I have a question on Intermediate Logic, Exercise 17a, problem 5. To justify the conclusion (L • M) ⊃ N, the answer key says to use the rule of commutation from (M • L) ⊃ N. But the rule of commutation says (p • q) ≡ (q • p). How can I use that rule without switching the propositions, but switching the letters inside of a proposition? For example, in step 3, they are switching the propositions and not the letters inside the parentheses.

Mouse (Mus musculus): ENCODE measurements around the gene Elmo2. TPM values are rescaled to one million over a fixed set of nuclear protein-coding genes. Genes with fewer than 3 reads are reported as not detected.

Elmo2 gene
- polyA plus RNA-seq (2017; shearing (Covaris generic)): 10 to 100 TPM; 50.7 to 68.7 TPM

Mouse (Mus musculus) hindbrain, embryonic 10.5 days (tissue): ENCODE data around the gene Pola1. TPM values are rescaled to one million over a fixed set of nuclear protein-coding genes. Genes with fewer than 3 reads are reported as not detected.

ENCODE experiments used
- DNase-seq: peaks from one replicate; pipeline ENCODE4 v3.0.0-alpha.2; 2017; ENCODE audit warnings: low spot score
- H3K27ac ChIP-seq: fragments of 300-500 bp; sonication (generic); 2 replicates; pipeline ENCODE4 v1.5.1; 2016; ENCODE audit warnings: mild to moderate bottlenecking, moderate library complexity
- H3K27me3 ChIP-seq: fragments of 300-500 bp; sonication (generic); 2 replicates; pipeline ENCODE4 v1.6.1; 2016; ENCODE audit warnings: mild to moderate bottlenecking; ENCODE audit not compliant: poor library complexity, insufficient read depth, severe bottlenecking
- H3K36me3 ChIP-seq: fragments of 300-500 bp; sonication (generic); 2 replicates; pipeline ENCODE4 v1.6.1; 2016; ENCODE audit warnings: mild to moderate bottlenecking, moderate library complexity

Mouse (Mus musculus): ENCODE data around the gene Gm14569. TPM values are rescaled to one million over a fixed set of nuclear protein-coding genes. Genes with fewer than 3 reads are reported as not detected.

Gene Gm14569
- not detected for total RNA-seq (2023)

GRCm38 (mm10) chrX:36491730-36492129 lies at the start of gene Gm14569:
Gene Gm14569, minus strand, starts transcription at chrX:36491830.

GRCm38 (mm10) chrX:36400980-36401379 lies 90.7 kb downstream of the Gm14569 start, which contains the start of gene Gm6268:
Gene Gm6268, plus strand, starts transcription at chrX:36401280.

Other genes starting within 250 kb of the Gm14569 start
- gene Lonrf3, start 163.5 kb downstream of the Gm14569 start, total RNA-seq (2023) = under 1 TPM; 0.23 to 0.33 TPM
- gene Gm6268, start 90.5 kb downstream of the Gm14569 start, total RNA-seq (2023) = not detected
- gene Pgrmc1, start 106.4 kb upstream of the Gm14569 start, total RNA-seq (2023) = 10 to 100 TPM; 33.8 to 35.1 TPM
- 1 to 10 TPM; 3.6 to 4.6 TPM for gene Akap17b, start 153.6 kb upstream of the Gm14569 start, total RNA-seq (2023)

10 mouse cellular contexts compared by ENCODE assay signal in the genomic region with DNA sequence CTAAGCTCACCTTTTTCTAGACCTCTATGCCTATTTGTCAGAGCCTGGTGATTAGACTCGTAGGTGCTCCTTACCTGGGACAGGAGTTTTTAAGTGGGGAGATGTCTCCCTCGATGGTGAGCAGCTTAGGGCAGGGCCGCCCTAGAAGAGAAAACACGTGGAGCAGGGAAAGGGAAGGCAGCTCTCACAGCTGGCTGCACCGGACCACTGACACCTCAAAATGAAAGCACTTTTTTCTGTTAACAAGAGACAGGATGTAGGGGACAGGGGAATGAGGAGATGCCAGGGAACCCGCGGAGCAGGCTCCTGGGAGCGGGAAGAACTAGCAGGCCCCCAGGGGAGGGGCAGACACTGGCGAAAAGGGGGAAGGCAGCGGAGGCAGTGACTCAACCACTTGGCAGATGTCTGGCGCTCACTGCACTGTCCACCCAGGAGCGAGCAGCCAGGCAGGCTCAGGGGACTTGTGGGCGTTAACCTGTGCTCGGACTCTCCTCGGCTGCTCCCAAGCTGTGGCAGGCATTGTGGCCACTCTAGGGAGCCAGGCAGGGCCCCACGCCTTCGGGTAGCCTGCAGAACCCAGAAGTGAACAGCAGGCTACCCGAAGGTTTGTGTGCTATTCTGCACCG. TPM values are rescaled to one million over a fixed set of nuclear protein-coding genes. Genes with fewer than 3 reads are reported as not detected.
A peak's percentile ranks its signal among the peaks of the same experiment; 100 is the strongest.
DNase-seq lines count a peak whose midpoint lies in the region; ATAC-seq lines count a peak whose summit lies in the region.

The rule of commutation allows you to switch any two propositions around a disjunction or a conjunction wherever they occur. Thus it can apply to the entire proposition, or just inside parentheses in a compound proposition. This is because commutation is a rule of replacement.
Thus, if in a proof you had the proposition ~A ∨ (B • C), the rule of commutation could apply to the entire proposition and change it into (B • C) ∨ ~A, or it could be applied to the proposition inside parentheses, and change it into ~A ∨ (C • B).